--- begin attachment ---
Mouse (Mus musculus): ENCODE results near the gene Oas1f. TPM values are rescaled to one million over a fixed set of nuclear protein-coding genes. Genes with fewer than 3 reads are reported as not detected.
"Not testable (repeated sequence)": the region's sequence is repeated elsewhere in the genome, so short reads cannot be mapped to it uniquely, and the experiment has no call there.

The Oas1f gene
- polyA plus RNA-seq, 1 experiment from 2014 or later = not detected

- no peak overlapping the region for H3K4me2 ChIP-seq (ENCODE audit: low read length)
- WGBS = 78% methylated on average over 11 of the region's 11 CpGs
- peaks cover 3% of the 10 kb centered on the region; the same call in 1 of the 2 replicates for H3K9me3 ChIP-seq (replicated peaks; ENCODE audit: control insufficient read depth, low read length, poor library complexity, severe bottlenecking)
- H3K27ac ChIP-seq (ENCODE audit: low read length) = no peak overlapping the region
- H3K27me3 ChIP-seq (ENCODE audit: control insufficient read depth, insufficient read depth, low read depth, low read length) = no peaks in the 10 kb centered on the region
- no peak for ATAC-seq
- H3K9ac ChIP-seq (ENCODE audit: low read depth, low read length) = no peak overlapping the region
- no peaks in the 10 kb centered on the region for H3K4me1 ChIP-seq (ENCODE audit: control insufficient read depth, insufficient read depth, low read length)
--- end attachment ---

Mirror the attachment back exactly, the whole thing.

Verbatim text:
Mouse (Mus musculus): ENCODE results near the gene Oas1f. TPM values are rescaled to one million over a fixed set of nuclear protein-coding genes. Genes with fewer than 3 reads are reported as not detected.
"Not testable (repeated sequence)": the region's sequence is repeated elsewhere in the genome, so short reads cannot be mapped to it uniquely, and the experiment has no call there.

The Oas1f gene
- polyA plus RNA-seq, 1 experiment from 2014 or later = not detected

- no peak overlapping the region for H3K4me2 ChIP-seq (ENCODE audit: low read length)
- WGBS = 78% methylated on average over 11 of the region's 11 CpGs
- peaks cover 3% of the 10 kb centered on the region; the same call in 1 of the 2 replicates for H3K9me3 ChIP-seq (replicated peaks; ENCODE audit: control insufficient read depth, low read length, poor library complexity, severe bottlenecking)
- H3K27ac ChIP-seq (ENCODE audit: low read length) = no peak overlapping the region
- H3K27me3 ChIP-seq (ENCODE audit: control insufficient read depth, insufficient read depth, low read depth, low read length) = no peaks in the 10 kb centered on the region
- no peak for ATAC-seq
- H3K9ac ChIP-seq (ENCODE audit: low read depth, low read length) = no peak overlapping the region
- no peaks in the 10 kb centered on the region for H3K4me1 ChIP-seq (ENCODE audit: control insufficient read depth, insufficient read depth, low read length)